David wrote, ‘I am like an olive tree flourishing in the house of God: I trust in God’s unfailing love for ever and ever.’
Ying Tong Iddle I Po- 23/09/20
A few nights ago, I woke up around 3am, with Spike Milligan on my mind! This isn’t a normal occurrence. I can only assume he had popped into one of my dreams from the deepest part of my sub-conscience! But whatever the reason, I then did what any normal person would do, I got up, picked up my phone, and googled The Goons. I must confess I wasn’t around when The Goons were airing on the radio, causing havoc and much hilarity, but I have listened to them since! Just over two hours later I had laughed a lot, and discovered a lot. Harry Seacombe appeared to live a very happy existence, but not so much the others, and definitely not Peter Sellers. They had all experienced loss and hardship and struggle. But it was Peter Sellers story that continued to play on my mind. He was born Richard Sellers but his parents always called him Peter in memory of his older brother who had passed away as a baby. The story continued that throughout his entire life Peter Sellers struggled massively with his identity, often saying that he had to always be in character because he didn’t know who the real Peter Sellers actually was. It was a heartbreaking story to read, at any time of day. This incredibly talented actor and comedian, was an enormously troubled man who went on to hurt his wives and children greatly. He didn’t know who he was.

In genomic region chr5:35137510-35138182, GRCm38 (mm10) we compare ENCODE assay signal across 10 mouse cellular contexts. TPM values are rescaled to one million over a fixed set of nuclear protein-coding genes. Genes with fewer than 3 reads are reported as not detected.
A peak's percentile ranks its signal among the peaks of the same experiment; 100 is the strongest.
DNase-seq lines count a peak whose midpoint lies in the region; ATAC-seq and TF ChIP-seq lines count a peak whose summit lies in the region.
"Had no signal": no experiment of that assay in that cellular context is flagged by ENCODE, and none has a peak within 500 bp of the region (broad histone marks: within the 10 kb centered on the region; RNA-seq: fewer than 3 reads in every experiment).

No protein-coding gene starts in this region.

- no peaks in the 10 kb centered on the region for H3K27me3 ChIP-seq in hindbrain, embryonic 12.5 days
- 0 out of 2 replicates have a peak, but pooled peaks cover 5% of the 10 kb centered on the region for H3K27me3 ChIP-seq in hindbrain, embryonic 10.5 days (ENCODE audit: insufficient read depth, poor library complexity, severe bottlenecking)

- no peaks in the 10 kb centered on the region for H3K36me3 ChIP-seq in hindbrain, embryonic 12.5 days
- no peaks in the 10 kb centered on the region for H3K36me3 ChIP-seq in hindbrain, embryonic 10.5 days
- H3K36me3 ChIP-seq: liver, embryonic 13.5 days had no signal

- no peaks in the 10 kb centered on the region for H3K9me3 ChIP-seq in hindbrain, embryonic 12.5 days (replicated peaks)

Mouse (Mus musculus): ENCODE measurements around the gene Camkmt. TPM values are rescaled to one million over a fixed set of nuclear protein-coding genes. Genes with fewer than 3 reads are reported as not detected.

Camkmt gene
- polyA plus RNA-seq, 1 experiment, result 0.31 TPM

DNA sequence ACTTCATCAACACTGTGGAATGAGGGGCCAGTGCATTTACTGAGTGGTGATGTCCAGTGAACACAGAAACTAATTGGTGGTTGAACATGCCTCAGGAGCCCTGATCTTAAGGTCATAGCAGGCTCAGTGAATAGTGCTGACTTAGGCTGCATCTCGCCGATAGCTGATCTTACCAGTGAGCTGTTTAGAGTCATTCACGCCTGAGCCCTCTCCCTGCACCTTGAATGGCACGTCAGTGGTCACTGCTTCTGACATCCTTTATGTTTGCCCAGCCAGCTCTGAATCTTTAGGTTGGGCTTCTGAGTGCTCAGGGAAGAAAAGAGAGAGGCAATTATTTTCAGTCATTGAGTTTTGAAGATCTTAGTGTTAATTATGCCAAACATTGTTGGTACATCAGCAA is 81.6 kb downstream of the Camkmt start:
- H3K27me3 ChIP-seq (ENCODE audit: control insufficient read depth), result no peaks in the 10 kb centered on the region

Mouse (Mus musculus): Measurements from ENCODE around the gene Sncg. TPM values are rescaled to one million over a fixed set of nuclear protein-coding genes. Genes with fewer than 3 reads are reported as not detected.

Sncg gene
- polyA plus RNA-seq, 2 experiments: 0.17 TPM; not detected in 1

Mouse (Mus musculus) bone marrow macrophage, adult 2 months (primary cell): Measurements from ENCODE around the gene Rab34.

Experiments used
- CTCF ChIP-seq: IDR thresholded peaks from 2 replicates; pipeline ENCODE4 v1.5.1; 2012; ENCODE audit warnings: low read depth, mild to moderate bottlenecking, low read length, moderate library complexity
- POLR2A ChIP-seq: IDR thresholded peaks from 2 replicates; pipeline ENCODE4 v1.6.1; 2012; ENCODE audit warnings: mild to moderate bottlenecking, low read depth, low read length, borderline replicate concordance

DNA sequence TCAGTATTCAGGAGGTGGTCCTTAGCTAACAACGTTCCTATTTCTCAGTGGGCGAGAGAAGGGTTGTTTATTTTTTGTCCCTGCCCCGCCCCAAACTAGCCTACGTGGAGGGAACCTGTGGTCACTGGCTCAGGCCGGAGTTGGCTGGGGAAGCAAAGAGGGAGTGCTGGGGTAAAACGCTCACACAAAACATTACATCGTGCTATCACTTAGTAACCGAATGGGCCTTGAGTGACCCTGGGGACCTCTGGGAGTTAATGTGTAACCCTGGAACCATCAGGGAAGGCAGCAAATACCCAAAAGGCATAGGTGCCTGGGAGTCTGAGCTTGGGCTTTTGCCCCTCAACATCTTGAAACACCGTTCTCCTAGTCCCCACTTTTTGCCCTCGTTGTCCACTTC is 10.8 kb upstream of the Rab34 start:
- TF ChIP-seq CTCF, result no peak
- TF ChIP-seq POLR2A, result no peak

We all have questions at some point in life about who we are, where we came from, what our great grandparents looked like, why we look and sound the way we do.....it’s only natural for us to want some answers! I know that my lack of sense of direction comes from my mum, I’d like to know why I’m such a bad photographer, and I can’t help but think I’m part Italian-New Yorker. There’s a lot about me that I will never really know. But God does. He knows me inside out and back to front. He loves me completely and wants only the best for me. He knows what’s best for me.